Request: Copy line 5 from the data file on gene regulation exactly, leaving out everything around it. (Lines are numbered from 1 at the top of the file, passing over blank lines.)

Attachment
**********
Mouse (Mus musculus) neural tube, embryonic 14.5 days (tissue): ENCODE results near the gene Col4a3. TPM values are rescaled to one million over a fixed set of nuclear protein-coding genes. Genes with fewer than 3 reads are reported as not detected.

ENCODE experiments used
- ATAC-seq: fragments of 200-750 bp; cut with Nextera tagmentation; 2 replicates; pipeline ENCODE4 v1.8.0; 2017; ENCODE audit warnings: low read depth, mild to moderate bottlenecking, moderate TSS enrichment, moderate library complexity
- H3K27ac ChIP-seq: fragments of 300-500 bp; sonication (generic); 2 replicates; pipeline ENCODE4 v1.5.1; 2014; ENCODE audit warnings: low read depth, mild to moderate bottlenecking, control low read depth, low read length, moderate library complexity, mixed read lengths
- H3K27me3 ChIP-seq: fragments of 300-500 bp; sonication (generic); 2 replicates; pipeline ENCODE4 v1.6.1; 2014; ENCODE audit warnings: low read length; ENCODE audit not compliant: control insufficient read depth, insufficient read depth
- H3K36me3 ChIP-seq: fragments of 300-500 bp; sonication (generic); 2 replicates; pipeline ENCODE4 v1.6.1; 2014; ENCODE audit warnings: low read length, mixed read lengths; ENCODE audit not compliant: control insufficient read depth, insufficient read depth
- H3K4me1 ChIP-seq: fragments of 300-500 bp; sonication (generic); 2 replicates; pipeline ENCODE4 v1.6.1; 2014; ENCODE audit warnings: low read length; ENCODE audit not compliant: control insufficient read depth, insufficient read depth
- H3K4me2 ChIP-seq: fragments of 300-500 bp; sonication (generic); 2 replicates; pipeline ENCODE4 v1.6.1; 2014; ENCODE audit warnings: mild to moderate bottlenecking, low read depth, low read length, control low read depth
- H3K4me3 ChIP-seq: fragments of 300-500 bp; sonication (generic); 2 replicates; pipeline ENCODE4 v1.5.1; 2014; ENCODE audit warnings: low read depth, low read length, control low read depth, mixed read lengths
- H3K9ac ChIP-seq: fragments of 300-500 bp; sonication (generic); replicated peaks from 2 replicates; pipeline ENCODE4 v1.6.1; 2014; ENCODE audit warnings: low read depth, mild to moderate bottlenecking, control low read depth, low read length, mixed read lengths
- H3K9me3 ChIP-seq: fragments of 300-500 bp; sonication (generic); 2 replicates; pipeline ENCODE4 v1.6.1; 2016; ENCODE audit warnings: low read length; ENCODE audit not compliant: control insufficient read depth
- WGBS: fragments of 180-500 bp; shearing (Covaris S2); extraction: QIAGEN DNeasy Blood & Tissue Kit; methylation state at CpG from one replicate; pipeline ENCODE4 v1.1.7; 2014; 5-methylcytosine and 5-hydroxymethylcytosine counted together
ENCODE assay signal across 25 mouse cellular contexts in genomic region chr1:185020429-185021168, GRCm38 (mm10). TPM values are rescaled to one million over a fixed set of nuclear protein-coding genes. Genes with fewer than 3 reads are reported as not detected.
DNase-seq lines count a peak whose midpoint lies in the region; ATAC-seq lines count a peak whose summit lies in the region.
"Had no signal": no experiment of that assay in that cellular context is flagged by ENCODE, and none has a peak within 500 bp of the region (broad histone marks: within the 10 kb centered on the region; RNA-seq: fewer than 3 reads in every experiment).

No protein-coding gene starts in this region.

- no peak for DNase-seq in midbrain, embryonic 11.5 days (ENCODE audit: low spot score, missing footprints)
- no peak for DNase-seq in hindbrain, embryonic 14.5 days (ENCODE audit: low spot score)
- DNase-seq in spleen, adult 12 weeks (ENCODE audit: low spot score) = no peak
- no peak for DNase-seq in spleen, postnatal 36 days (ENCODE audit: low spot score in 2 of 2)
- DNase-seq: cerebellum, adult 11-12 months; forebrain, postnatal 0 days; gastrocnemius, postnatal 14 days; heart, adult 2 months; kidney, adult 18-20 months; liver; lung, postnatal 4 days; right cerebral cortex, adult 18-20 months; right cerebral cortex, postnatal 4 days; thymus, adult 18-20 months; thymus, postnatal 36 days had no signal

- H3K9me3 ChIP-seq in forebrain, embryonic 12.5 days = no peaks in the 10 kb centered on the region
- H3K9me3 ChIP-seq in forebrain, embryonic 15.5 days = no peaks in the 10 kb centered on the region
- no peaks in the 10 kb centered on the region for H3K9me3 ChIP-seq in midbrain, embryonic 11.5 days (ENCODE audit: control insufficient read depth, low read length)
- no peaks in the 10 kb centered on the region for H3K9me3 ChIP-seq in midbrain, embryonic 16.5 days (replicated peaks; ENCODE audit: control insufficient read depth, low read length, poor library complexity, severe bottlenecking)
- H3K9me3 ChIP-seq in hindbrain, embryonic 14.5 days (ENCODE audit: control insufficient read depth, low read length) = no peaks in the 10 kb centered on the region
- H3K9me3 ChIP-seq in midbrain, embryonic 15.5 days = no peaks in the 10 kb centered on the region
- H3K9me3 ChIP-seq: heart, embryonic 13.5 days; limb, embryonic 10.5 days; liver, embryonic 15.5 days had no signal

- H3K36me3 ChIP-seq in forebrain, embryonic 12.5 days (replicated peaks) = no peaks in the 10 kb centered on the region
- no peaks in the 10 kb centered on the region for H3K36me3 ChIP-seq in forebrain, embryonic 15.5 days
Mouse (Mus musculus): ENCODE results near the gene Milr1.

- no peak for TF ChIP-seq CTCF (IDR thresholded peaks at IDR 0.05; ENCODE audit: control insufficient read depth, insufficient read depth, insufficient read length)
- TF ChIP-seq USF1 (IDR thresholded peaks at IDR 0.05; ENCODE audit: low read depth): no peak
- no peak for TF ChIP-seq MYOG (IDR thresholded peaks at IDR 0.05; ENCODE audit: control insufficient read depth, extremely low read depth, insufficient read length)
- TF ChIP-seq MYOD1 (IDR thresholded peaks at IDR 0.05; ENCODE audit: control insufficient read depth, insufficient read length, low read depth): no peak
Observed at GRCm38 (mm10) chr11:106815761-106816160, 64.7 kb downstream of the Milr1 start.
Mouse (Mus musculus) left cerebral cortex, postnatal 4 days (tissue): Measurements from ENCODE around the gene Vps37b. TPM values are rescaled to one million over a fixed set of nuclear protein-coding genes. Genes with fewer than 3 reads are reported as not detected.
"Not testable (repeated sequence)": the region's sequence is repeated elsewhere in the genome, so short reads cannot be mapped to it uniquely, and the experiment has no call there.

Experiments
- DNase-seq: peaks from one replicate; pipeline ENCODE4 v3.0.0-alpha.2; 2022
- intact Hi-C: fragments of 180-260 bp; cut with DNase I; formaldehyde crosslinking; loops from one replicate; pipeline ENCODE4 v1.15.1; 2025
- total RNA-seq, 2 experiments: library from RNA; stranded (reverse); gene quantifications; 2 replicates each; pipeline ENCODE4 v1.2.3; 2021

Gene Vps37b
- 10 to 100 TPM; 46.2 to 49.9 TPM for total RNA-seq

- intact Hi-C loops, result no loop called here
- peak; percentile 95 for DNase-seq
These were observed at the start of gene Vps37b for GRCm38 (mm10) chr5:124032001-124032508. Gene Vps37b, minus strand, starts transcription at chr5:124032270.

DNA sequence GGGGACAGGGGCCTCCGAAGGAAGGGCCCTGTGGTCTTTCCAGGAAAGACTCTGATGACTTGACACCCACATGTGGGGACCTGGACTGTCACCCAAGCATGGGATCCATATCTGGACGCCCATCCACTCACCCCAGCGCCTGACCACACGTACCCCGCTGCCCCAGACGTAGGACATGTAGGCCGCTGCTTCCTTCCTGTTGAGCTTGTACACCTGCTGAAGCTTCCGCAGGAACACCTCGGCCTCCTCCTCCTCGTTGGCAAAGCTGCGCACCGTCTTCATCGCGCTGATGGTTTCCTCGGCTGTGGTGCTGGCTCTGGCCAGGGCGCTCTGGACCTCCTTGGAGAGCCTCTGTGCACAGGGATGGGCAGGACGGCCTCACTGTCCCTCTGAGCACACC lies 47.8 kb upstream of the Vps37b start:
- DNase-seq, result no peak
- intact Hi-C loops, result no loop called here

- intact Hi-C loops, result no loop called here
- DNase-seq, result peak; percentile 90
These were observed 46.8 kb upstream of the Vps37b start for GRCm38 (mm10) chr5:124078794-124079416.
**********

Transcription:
- H3K27me3 ChIP-seq: fragments of 300-500 bp; sonication (generic); 2 replicates; pipeline ENCODE4 v1.6.1; 2014; ENCODE audit warnings: low read length; ENCODE audit not compliant: control insufficient read depth, insufficient read depth